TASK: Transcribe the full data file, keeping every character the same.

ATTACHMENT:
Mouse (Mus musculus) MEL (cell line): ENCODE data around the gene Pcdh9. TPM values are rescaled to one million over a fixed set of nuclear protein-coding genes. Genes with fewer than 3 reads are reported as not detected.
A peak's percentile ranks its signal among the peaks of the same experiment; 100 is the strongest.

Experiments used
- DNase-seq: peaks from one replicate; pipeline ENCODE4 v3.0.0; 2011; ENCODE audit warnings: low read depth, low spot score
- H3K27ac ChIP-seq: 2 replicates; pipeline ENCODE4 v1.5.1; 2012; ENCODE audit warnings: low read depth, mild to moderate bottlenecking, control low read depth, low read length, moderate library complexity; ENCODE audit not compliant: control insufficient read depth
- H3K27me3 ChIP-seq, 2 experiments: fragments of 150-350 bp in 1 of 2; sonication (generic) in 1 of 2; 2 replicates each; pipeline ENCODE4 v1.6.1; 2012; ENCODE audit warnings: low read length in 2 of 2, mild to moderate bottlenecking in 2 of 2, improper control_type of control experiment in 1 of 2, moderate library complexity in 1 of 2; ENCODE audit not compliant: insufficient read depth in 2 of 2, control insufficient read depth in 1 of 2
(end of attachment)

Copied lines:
Mouse (Mus musculus) MEL (cell line): ENCODE data around the gene Pcdh9. TPM values are rescaled to one million over a fixed set of nuclear protein-coding genes. Genes with fewer than 3 reads are reported as not detected.
A peak's percentile ranks its signal among the peaks of the same experiment; 100 is the strongest.

Experiments used
- DNase-seq: peaks from one replicate; pipeline ENCODE4 v3.0.0; 2011; ENCODE audit warnings: low read depth, low spot score
- H3K27ac ChIP-seq: 2 replicates; pipeline ENCODE4 v1.5.1; 2012; ENCODE audit warnings: low read depth, mild to moderate bottlenecking, control low read depth, low read length, moderate library complexity; ENCODE audit not compliant: control insufficient read depth
- H3K27me3 ChIP-seq, 2 experiments: fragments of 150-350 bp in 1 of 2; sonication (generic) in 1 of 2; 2 replicates each; pipeline ENCODE4 v1.6.1; 2012; ENCODE audit warnings: low read length in 2 of 2, mild to moderate bottlenecking in 2 of 2, improper control_type of control experiment in 1 of 2, moderate library complexity in 1 of 2; ENCODE audit not compliant: insufficient read depth in 2 of 2, control insufficient read depth in 1 of 2